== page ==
Many individuals and organizations are outraged by the number of Christian refugees being denied asylum in the United Kingdom for failing governement-administered Bible trivia tests to prove the authenticity of their faith.
BBC News reported Sunday that the All Party Parliamentary Group on Religious Freedom is defending these refugees, alleging that asking questions such as “What are the 10 Commandments?” is not an accurate way to determine what someone truly believes.
Iraqi Christians leave Saint-Joseph church after a mass July 20, 2014 in Arbil, the capital of the autonomous Kurdish region of northern Iraq. Hundreds of Christian families have fled their homes in Mosul due to a jihadist ultimatum threatening their community's centuries-old presence in the northern Iraqi city. (AFP / Safin Hamed/Getty Images)
The Rev. Mark Miller, a British pastor who has a large congregation of Iranian converts, has offered the Home Office, which operates the asylum system, advice on how to evaluate these claims of conversion.
Miller told the BBC that many in his congregation first encountered the faith in secret meetings in private home churches.
"The asylum assessors have a real challenge on their hands," he said. "If you've come to faith in an underground house church, where you've been able to borrow a New Testament for a week and have encountered the risen Lord Jesus, you're not going to know when the date of Pentecost is.”
"They should be trying to understand the difference between head knowledge and heart knowledge," Miller added.
One man the BBC identified as Mohammed, an Iranian who was baptized in Greece after fleeing persecution back home, said that when he applied for asylum in the U.K., his application was denied because he failed his interview.
"One question they asked me was very strange — what color was the cover of the Bible?” he said. "I knew there were different colors. The one I had was red. They asked me questions I was not able to answer — for example, what are the 10 Commandments? I could not name them all from memory."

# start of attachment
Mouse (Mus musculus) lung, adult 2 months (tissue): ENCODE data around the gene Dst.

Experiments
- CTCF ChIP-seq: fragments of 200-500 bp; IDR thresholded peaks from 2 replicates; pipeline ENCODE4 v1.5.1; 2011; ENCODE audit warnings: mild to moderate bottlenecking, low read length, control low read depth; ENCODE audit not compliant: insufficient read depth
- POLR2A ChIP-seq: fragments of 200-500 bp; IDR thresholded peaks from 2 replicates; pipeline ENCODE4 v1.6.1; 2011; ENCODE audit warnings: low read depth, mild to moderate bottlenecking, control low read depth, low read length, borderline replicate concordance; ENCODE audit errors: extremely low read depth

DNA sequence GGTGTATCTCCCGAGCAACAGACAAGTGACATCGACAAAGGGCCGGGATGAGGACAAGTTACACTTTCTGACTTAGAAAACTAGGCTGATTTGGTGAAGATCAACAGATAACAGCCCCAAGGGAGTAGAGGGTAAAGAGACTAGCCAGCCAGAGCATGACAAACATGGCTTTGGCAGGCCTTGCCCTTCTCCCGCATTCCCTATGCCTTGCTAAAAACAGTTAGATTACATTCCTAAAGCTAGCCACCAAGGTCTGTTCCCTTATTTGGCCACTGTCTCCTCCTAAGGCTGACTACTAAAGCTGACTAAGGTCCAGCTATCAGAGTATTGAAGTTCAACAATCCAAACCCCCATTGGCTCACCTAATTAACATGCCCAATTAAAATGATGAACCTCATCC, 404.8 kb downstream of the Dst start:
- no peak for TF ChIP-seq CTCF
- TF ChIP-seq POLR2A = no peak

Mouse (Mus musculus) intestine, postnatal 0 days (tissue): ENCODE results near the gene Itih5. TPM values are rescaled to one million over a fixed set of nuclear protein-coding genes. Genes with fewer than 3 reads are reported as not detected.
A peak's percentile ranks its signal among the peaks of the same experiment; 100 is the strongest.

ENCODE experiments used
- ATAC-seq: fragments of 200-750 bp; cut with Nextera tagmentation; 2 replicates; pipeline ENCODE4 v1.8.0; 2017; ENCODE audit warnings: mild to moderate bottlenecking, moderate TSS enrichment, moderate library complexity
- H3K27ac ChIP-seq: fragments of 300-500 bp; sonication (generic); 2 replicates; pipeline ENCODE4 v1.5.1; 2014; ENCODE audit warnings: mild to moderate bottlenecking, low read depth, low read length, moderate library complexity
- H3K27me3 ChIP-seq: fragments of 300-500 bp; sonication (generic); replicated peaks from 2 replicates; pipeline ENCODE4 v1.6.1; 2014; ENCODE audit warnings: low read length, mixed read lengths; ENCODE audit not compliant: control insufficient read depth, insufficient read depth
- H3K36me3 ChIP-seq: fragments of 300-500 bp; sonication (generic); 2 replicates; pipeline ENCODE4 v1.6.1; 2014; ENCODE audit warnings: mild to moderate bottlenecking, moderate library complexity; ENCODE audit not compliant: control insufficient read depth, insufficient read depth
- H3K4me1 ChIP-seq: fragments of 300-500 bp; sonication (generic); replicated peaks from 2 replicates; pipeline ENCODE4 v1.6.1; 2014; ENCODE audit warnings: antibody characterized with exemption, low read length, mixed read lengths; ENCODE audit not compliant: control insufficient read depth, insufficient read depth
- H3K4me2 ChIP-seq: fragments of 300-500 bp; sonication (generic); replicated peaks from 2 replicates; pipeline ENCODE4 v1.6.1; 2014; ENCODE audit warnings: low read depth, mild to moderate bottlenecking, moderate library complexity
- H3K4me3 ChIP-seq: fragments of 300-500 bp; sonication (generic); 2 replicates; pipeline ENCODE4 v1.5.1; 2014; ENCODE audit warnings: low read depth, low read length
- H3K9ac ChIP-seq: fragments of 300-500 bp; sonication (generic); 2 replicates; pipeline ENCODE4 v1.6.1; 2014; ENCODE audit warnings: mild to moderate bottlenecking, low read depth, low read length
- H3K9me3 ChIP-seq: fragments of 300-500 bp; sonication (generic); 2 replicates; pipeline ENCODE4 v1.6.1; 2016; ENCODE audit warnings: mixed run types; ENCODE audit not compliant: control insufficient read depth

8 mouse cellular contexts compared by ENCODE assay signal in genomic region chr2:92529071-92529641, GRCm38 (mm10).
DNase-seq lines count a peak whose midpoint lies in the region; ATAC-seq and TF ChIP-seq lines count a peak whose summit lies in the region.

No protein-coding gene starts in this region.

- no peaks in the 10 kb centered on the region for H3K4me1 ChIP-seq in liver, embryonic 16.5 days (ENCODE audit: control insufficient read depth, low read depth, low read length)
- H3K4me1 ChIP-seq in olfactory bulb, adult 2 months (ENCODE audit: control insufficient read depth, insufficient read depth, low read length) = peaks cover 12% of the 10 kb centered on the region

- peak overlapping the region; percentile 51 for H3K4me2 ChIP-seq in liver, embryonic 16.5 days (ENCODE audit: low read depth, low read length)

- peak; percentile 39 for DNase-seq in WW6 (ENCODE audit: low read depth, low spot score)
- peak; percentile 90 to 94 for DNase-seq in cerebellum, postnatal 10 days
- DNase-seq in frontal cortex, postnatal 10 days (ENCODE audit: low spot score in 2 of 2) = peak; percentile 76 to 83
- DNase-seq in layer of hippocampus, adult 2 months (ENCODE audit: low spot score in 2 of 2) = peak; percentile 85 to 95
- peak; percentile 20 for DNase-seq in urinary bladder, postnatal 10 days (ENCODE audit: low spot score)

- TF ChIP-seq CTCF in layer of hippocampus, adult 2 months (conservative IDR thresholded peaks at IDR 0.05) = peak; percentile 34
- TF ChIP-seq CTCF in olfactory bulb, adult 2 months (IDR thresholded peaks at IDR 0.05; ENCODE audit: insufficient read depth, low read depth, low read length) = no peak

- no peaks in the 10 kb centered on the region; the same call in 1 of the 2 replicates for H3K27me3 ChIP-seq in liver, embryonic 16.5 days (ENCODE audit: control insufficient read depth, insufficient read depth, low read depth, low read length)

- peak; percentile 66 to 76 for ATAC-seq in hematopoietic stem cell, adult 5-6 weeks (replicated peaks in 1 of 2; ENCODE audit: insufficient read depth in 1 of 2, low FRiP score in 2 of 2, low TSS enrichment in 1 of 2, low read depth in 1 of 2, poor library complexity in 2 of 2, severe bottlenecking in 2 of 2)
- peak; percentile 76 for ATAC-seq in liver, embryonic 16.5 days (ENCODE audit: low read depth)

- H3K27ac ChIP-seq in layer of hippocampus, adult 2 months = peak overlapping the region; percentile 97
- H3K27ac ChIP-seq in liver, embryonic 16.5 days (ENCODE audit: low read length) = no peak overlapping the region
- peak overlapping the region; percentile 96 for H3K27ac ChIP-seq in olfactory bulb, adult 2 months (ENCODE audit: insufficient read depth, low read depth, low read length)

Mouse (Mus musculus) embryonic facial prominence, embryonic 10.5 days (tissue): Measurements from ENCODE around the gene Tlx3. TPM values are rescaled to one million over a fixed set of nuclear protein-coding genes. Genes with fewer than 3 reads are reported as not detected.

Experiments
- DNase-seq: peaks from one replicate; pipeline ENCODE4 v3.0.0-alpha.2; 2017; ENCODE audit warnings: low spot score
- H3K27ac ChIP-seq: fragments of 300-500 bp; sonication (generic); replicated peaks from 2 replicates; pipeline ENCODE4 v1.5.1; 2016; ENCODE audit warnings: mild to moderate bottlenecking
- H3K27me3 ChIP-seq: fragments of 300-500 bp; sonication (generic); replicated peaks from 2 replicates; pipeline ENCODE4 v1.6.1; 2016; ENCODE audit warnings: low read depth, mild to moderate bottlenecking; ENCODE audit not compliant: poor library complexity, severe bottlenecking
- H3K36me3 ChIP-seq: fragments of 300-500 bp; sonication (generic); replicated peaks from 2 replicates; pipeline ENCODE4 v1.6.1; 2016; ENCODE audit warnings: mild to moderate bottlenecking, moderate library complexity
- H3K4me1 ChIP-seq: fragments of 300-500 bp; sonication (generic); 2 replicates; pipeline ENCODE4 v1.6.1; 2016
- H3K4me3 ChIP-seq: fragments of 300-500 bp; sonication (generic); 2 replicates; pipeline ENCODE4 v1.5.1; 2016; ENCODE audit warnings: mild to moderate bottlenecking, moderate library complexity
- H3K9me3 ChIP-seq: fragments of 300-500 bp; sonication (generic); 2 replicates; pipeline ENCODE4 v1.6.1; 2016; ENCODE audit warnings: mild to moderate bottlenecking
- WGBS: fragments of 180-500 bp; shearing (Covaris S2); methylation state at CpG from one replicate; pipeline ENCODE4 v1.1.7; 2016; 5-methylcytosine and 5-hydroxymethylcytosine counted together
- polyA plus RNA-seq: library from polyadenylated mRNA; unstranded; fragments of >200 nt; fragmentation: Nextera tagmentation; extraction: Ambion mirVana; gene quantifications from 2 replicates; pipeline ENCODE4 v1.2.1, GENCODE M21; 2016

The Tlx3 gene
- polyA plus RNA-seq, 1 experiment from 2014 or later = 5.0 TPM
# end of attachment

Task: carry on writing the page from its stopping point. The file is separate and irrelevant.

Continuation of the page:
According to the interview guidance provided to the Home Office, caseworkers are supposed to ask asylum-seekers only the most "basic knowledge questions" about the faith they claim.
The British Pakistani Christian Association has called asylum cases in the U.K. into question, claiming in a report that many Christian converts are being rejected on "very spurious grounds."
"The problem with those questions is that if you are not genuine you can learn the answers, and if you are genuine, you may not know the answers,” Baroness Berridge, chair of the All Party Parliamentary Group on Religious Freedom, said, according to the BPCA.
"If you are someone who has become a Christian in Iran, Bibles are not freely available — and you would not necessarily know how many books there are in the Old Testament," Berridge explained. “You might not know of Lent, which is not a common concept in Iran.”
"When the system did move on to ask about the lived reality of people's faith, we then found that caseworkers, who are making decisions which can be life or death for people, were not properly supported and trained properly,” she added.
The BPCA reported that Pakistani Christians make up fewer than 120 applicants for asylum in the U.K. each year, and less than 50 percent of these applicants are granted asylum.